Aug 26, 2015

As a kid growing up in Oregon City, Leslie P. always loved the start of a new school year. 

Not because it meant shopping for new clothes. Not because it meant she’d get to show off her smarts in class. Not because it meant she’d get to see all of her friends everyday. Leslie P. loved the start of a new school year because it meant she’d have a safe place to go for seven hours a day, five days a week. 

Leslie’s mom died when she was a baby. Not long after, Leslie’s alcoholic, drug-dealing dad sent her to live with her grandparents. The one rule there she and her older brother had to abide by? Be out of the living room by 5 p.m. so Grandpa could drink his drink and watch the TV news. 

And so began a childhood of being shuttled from one drug-addicted relative to another, one foster home to another. In spite of the chaos, “I didn’t get into too much trouble,” Leslie says. “But I went over to the wrong houses so bad things happened to me . . . .” 

No wonder Leslie sometimes looked for hiding places when it came time to board the 3 p.m. school bus back home. 

At age eight, Leslie picked up cigarettes. At age 13, she picked up pot. Then came alcohol, methamphetamines, pain pills, and heroin. She dropped out of high school, found work at a fast food restaurant, and intermittently continued to ply a trade she learned from her dad when she was a teenager—drug dealing. 

Over the next several years, Leslie would get it together for a few months, then slide back into addiction, couch-surfing, and chaos—a cycle that continually repeated itself. At age 20, she gave birth to first child, Joshua. Six years later, Emma arrived. Three years later, Leslie was arrested for dealing drugs. Leslie’s children were placed in foster care—just like she had been. 

That quiet little voice in her head that had been telling her to get help finally roared. “I couldn’t function. I couldn’t parent my kids. I couldn’t take care of myself.” 

Leslie discovered she was pregnant with a third child. She begged for help. The judge and attorneys on her case arranged for reduced jail time and a referral to Central City Concern’s Letty Owings Center, a residential addiction treatment center for women in poverty who are pregnant or parenting young children. Finally, Leslie’s life began to turn around. 



When she entered the Letty Owings Center in March 2012, Leslie began learning the life skills her own parents never taught her. Emma came to live with her there five months later. 

Leslie was worried. “I had missed her whole year of preschool. She was going to be a kindergartener. I wondered how I was going to get her school supplies and clothing.” 

Central City Concern helped them get everything Emma would need to start kindergarten right. 

A month later, in September 2012, Leslie gave birth to Malakai. In October she, Emma, and Malakai moved into one of Central City Concern’s alcohol- and drug-free family housing communities for women with children. There, Leslie continued to receive support and guidance from addiction treatment specialists, case managers, certified peer mentors, and employment specialists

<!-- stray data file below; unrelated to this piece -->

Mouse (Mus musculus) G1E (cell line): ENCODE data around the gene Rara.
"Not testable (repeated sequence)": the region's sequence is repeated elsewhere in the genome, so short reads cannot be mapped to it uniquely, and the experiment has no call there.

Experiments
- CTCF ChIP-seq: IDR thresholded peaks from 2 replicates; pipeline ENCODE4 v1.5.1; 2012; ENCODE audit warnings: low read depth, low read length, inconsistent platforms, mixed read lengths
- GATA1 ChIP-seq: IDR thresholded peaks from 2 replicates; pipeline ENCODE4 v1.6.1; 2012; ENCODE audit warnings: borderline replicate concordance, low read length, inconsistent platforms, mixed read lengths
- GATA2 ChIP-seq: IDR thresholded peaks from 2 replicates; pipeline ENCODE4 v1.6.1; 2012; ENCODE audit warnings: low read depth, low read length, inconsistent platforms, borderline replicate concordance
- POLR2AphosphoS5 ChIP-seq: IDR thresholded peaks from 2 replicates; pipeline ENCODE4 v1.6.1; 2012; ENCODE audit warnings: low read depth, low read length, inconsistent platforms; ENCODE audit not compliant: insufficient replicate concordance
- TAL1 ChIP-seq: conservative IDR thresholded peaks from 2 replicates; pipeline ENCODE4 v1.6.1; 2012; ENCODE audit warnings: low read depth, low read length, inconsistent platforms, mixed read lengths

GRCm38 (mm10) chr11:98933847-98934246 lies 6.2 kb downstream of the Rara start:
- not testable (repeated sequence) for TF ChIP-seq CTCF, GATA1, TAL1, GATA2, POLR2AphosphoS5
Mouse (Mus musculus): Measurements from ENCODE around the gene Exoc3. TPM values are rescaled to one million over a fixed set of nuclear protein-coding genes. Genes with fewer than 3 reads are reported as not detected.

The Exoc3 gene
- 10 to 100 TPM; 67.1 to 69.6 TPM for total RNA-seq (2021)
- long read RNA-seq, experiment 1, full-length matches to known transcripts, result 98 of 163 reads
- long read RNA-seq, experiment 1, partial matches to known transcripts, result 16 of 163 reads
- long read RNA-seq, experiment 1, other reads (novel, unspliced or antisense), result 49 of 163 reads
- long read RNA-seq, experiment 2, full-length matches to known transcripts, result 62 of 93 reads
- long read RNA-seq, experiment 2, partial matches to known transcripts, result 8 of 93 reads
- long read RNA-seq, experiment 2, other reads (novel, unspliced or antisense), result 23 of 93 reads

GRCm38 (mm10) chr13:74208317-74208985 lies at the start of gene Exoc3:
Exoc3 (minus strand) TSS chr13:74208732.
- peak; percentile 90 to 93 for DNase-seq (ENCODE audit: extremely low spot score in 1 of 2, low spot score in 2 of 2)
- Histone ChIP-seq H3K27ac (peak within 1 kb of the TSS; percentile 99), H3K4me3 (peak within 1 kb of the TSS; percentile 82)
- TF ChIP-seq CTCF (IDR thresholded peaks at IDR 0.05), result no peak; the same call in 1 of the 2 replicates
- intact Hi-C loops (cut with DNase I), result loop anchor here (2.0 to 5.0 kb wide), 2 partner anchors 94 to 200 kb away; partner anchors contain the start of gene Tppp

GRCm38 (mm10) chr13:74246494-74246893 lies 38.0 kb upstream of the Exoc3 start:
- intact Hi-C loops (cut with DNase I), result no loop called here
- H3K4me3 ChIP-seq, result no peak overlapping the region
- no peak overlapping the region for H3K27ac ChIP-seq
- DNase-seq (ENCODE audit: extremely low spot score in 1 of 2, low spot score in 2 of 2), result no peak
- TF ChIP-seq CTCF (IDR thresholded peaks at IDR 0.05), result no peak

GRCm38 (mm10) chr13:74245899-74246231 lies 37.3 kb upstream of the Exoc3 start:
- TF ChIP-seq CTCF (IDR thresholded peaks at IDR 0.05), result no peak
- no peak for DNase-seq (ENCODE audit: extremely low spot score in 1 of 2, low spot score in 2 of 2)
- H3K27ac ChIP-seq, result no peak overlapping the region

“When I moved in, all the girls came over and helped me, and cooked dinner for me, and made it feel like home. It was like I found a new family. I had unconditional support.” 

Leslie is now working full-time as an entry-level administrative assistant and pursuing an associate’s degree at Portland Community College. And she is trying to be the best mom she can be so her kids don’t have to have the kind of childhood she did. Right now, that means letting her first-born son, Joshua, stay with his dad.*

And it also means getting Emma ready to start third grade. “I want school to be a place where Emma learns about everything and anything she wants. I don’t want it to be the same way it was for me—a place where I went to hide from things that were hurting me. I want it to be a place where Emma can follow her dreams.” 

Emma tore through her summer reading list. The family’s morning routine includes Emma reading out loud to Malakai at the breakfast table. Leslie hopes this practice will better prepare Malakai for when it’s time for him to start school. 

Leslie is grateful to be in Central City Concern’s safe, supportive, affordable housing as she continues in this new phase of her life. And she’s grateful for the opportunity to be a good neighbor and role model, giving back to the people who are just starting out at Central City Concern. 

“I have a job, an apartment, my kids. Had I continued on the path that I was on, I wouldn’t be alive right now. My kids wouldn’t have a mom. I’m in a really different place right now. It’s an amazing feeling.” 

You can help other moms like Leslie! Click here to donate to Central City Concern.

*We recently had a chance to reconnect with Leslie and she had some wonderful news to share. Soon after this story was published, Joshua moved in with Leslie, Emma, and Malakai. Leslie was so happy to share this amazing update with us. She says her home now feels complete.